Additional choice sets are available in this example system 200. An editor's choice set 230 can be assembled by editors 208. A random choice set 232 can be selected from the music catalog 202. The entire catalog constitutes a universal choice set 234. A cohort choice set construction process 236 can assemble music 202 for the user's cohort 224 into a cohort choice set 238.
In this example system 200, a recommendation selection process 240 uses the selector rules 206 to select tracks and playlists from the various choice sets: the editor's choice set 230, the random choice set 232, the universal choice set 234, the cohort choice set 238, and the personalized choice set 228. The selection process 240 produces an ordered recommendation set 242 for presentation to the user.
A. Music Data 202
In a system where music is sold or delivered, there is a distinction between the music itself—typically stored as an audio file with the data necessary to reconstruct the sound of the music—and the data used to describe and manage the audio. These technical details are well understood in the art and so are not repeated here. This description treats a track or track profile as a file or database entry containing the necessary track-level data including a unique identifier to the track's audio file, a unique identifier to the track's artist, any relevant features or attributes of the track, and any other recordable information used by the system. Likewise, a playlist or playlist profile is a file or database entry containing the necessary playlist-level data including a set of unique identifiers to the playlist's tracks, a unique identifier to the playlist's artist, any relevant features or attributes of the playlist, and any other recordable information used by the system. And similarly, an artist or artist profile is a file or database entry containing the necessary artist-level data including a unique identifier for the artist, a set of unique identifiers to the artist's tracks and playlists, any relevant features or attributes of the artist, and any other recordable information used by the system. The catalog of available music is the set of track and playlist unique identifiers.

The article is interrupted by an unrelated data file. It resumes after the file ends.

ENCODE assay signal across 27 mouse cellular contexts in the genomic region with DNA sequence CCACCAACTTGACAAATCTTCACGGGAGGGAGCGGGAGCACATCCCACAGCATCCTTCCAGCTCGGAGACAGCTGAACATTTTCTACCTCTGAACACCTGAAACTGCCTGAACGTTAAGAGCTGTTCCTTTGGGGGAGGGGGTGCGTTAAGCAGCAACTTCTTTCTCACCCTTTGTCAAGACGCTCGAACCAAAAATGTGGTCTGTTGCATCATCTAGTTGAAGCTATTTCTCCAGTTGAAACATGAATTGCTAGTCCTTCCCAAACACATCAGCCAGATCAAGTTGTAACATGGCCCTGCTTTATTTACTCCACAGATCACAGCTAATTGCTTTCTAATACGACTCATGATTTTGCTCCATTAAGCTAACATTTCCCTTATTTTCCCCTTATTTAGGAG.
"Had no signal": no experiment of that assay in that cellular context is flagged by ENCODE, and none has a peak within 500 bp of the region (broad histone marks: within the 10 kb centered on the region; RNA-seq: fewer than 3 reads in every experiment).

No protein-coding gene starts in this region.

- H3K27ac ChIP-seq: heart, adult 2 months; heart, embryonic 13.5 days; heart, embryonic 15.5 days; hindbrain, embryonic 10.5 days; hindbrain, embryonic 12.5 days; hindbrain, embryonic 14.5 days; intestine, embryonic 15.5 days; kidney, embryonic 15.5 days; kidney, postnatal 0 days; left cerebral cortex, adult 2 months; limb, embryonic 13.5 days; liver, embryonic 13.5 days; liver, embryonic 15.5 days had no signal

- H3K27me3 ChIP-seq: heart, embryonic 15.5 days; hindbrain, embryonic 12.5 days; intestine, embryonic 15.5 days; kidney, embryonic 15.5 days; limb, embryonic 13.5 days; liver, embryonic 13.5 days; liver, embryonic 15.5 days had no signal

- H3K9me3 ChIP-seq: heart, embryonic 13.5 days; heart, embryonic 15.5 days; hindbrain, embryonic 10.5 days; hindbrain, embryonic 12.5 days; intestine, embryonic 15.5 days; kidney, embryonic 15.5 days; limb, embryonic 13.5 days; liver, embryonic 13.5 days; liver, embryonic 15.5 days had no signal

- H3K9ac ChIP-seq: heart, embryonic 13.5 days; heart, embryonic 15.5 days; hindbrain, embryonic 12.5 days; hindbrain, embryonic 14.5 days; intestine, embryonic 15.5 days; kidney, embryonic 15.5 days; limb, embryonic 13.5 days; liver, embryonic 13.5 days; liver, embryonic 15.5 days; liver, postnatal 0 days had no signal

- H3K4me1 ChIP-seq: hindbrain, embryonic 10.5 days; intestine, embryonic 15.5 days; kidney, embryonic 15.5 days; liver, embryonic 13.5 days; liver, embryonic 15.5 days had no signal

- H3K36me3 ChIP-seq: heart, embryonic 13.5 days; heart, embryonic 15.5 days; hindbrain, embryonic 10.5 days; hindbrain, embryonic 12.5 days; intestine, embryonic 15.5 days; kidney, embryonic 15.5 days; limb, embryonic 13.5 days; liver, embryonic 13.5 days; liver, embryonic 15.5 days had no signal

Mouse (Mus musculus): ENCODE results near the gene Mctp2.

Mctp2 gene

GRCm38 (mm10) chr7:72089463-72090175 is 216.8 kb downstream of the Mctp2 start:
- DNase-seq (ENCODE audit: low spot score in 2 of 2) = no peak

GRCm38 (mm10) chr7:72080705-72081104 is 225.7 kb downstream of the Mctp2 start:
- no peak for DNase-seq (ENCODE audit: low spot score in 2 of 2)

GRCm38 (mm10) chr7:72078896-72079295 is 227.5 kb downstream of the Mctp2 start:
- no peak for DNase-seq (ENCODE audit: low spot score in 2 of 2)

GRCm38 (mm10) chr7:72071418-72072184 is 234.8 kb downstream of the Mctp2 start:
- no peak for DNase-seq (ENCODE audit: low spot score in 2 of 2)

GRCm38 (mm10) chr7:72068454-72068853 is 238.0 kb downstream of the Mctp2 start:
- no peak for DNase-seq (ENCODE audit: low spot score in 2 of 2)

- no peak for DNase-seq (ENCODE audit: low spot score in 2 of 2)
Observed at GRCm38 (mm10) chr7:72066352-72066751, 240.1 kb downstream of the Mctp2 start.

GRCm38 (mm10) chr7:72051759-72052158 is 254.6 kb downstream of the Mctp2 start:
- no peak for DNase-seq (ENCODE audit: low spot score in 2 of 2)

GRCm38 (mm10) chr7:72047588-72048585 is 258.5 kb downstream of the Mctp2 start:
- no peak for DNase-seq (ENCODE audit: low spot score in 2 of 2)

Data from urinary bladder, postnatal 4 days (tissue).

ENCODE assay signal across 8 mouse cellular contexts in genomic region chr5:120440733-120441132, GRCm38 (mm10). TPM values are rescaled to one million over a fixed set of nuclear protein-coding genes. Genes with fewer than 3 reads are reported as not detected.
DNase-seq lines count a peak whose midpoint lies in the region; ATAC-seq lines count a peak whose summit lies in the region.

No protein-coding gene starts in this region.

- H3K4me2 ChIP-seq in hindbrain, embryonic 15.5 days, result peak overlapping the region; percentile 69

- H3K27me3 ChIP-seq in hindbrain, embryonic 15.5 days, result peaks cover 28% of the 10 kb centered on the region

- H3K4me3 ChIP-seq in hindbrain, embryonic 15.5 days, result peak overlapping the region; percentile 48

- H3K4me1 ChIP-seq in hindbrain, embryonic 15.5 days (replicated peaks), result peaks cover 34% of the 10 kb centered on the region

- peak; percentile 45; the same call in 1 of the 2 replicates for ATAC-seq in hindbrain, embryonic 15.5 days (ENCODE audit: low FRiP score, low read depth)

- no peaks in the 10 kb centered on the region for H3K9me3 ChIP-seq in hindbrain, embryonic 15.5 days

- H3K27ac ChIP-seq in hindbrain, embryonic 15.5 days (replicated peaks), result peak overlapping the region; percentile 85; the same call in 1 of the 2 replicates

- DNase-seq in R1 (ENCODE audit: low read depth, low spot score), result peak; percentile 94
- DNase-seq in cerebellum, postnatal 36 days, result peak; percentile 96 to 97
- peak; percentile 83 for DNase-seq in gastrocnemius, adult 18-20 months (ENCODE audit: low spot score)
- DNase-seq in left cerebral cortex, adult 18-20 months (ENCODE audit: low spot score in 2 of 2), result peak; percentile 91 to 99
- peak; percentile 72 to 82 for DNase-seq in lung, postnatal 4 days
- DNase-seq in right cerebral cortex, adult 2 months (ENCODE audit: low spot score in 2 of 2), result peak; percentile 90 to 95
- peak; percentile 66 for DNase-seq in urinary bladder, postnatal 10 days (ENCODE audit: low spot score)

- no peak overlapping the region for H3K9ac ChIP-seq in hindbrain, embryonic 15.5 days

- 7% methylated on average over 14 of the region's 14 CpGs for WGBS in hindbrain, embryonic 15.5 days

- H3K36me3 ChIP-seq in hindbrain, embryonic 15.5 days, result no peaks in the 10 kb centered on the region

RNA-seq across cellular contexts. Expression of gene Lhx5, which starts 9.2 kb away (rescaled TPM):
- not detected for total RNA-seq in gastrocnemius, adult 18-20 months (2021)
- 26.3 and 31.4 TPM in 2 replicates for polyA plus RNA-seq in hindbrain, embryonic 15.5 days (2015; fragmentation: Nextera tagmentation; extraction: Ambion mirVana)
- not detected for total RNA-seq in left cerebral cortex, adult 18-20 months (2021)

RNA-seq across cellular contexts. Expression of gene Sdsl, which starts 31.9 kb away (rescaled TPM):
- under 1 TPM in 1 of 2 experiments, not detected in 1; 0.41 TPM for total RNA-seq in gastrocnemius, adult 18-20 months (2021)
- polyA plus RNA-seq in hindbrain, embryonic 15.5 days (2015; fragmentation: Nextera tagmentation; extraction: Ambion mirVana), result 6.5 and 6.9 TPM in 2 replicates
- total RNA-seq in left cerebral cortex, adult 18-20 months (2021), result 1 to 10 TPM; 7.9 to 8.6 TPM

B. User Data 204
Each user has a user profile and a set of activity events. Each activity event can be a search, a click, a purchase, a download, a rating, a survey response, or any other type of interactive event handled by the system. The user profile may also contain non-event information including demographic information. The user's preferences for various artist-level, playlist-level, and track-level features and attributes can be estimated from the user profile and user activity history.
C. Artist Similarity Matrix Construction 210
Periodically, for example once a week, an artist similarity matrix 212 is constructed. In one example, the recommendation platform uses editorial decisions 208, music data 202, and user data 204 as follows:
For each known artist: